Above and Beyond

NOMA Conference 2019 prepared architects to engage with a more diverse future

It was a packed house for the Allison Williams keynote on Saturday, October 19. (Courtesy NOMA)

It was the first time Malaz Elgemiabby had attended the annual conference of the National Organization of Minority Architects (NOMA). But it turned out to be like going back to her childhood in Sudan, being surrounded by architects, designers, and builders who looked like her, and who cared as deeply as she does about community participation in design.

“In Sudan, architects are women,” Elgemiabby told AN. “So I used to build buildings when I was a kid. As women [in Sudan] your responsibility is to build the houses, to design, to assess the needs of the community.”

Elgemiabby went to architecture school at London Metropolitan University, seeking out its program for its emphasis on community participation in design. She first went to work in the Middle East, where she also earned a master’s degree in interdisciplinary design from the Qatar campus of Virginia Commonwealth University. She moved to Cleveland three years ago to work as an architect. After doing some projects that she’s quite proud of in the city, Elgemiabby launched her own firm, ELMALAZ, earlier this year in Cleveland.

Students gathered in front of a monitor

Scene from a student competition on Friday, October 18. (Courtesy NOMA)

But it’s also been a bit lonely at times, being an architect on a mission to bring communities into the design process.

“[In Cleveland] I’m one of the few who are advocating for this type of approach to architecture,” Elgemiabby said. “I come [to this year’s NOMA conference] and I find not only a lot of black and brown architects, but I also find people who are excited about the same mission. This was really great. It’s always nice to grow your tribe.”

Growing that tribe, of course, has been NOMA’s goal all along, ever since twelve African American architects founded the organization during the 1971 AIA National Convention in Detroit. This year’s annual conference, in Brooklyn, attracted a record attendance of over a thousand participants for five days of programming, including service outings, seminars, keynote lectures, student design contests, and the usual networking and socializing.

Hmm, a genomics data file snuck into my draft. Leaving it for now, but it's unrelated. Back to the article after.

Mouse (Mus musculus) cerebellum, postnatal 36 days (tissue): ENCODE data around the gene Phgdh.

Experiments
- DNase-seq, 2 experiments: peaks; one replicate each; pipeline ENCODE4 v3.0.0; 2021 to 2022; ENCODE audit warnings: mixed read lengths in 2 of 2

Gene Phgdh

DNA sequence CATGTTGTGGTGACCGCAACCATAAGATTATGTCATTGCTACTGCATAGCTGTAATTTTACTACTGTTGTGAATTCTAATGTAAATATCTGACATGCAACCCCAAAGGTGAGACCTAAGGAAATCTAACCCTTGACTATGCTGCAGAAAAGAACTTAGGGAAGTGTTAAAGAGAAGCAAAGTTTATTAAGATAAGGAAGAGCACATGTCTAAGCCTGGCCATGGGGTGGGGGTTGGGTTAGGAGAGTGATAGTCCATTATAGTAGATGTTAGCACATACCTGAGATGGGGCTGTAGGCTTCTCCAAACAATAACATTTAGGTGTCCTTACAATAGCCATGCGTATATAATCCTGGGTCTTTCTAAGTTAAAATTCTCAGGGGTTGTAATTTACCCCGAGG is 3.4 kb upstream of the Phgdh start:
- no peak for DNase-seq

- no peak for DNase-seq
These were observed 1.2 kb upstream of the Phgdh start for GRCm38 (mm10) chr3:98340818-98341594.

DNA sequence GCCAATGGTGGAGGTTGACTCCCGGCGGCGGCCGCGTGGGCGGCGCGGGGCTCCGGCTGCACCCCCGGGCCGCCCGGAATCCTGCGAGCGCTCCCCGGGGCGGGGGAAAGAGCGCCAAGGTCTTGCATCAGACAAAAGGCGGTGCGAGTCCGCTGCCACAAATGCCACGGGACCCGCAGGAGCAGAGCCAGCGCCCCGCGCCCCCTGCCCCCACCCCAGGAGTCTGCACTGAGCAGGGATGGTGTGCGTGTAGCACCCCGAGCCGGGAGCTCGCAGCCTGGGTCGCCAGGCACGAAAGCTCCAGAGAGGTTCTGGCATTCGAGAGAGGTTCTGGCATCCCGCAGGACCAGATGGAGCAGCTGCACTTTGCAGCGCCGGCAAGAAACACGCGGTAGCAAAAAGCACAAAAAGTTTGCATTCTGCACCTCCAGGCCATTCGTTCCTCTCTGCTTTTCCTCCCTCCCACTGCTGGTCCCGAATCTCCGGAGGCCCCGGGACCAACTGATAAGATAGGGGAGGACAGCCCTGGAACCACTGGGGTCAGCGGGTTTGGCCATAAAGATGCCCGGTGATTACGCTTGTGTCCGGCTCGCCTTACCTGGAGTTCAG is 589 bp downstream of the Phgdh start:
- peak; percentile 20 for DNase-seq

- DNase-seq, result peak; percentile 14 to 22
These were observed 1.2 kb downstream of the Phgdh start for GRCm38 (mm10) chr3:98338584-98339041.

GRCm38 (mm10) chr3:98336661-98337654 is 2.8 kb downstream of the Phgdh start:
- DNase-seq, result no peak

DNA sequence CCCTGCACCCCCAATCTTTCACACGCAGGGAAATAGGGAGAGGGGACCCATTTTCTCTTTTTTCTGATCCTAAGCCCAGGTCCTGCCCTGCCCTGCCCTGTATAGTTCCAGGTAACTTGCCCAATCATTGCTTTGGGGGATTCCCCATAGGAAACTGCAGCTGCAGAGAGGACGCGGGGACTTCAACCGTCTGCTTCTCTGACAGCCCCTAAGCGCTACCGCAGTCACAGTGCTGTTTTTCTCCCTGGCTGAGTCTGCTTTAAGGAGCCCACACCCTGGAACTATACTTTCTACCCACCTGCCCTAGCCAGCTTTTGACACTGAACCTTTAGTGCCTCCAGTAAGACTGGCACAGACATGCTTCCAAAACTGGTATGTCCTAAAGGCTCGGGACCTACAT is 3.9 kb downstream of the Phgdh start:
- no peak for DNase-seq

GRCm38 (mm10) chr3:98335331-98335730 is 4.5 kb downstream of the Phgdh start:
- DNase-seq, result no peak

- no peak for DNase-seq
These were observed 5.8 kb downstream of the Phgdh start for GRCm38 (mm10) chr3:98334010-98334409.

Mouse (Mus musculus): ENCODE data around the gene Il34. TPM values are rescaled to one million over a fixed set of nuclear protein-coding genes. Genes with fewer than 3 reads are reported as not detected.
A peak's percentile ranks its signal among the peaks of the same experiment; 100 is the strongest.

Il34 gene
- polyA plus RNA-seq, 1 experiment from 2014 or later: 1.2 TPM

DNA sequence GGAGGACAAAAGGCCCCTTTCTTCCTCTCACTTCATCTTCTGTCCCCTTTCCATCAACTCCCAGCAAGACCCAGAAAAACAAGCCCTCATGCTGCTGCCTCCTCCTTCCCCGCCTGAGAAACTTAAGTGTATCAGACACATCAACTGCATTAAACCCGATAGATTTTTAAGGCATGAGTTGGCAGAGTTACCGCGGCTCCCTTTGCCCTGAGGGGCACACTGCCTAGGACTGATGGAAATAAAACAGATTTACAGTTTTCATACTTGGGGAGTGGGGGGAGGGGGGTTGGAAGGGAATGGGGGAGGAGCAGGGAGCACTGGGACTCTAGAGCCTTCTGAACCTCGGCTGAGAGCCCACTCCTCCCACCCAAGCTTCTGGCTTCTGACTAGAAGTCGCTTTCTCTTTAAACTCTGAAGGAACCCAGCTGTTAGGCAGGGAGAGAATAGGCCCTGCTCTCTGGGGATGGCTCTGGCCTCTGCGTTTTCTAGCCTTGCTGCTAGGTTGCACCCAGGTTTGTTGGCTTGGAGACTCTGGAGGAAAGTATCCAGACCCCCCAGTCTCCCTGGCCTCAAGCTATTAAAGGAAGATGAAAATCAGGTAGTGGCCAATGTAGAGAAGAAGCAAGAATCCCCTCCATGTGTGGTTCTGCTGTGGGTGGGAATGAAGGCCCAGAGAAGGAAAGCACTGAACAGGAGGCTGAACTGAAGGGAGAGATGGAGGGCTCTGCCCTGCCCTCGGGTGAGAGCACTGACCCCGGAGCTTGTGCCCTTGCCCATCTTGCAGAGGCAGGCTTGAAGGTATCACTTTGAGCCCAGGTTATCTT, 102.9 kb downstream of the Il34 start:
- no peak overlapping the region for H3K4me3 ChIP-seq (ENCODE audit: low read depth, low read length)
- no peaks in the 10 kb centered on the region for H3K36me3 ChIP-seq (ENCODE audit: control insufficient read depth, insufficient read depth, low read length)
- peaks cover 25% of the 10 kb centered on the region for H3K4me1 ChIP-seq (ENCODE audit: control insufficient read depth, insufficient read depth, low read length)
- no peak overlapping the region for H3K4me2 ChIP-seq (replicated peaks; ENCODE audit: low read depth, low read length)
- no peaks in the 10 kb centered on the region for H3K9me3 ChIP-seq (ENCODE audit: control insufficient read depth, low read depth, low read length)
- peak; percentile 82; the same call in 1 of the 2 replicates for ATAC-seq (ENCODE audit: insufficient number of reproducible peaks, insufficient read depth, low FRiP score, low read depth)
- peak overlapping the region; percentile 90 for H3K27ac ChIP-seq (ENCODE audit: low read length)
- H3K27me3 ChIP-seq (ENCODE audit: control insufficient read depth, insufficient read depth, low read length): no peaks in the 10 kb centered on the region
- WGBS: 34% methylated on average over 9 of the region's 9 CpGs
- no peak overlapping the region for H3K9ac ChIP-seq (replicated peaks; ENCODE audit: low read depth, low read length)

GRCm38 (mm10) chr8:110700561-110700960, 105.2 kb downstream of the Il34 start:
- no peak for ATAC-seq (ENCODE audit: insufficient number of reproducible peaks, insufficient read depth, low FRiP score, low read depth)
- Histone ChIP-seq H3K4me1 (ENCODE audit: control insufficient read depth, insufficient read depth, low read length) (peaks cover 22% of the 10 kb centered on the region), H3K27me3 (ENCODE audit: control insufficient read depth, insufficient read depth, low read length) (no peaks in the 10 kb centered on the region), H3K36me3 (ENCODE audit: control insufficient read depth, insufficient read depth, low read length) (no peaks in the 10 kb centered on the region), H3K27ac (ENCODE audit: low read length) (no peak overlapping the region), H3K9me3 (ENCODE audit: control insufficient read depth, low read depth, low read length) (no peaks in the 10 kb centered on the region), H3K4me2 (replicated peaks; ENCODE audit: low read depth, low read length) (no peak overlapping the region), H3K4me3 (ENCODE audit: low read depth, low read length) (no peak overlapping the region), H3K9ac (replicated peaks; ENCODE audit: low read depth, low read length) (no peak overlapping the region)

Overall, NOMA membership has grown 30 percent in 2019, under the leadership of NOMA president and HOK principal Kimberly Dowdell. The organization now has more than 1,400 members, organized under 30 professional chapters and 75 student chapters across the country.

Under Dowdell, this year NOMA established a new tiered corporate membership program for large and small firms that wish to support the organization—and also gain access to discounted consulting from NOMA’s curated pool of experts in diversity, equity, and inclusion. Dubbed the “President’s Circle,” founding members include AIA, NCARB, Enterprise Community Partners, Cuningham Group, Shepley Bulfinch, Gensler, HOK, and Perkins & Will.

But growth and progress for NOMA still come in the context of the Sisyphean task of making architecture more representative of the communities it serves. Out of 115,000 or so architects licensed in the U.S., only an estimated 2,299 are black. That context was made even more somber this year with the loss of one of NOMA’s giants, Phil Freelon, who passed away in July. NOMA renamed its annual professional design awards in his honor.

People at a NOMA conference gathered for a large class on Grasshopper

Classes were also offered for conference attendees. (Courtesy NOMA)

Zena Howard worked with Phil Freelon for well over a decade. So it was fitting that this year’s NOMA conference programming included her delivery of the J. Max Bond Lecture, organized annually by the New York Chapter of NOMA and the AIANY Diversity and Inclusion Committee. Howard’s talk focused on the notion of “Remembrance Design,” which emerged over the past few years through her work with Freelon and others.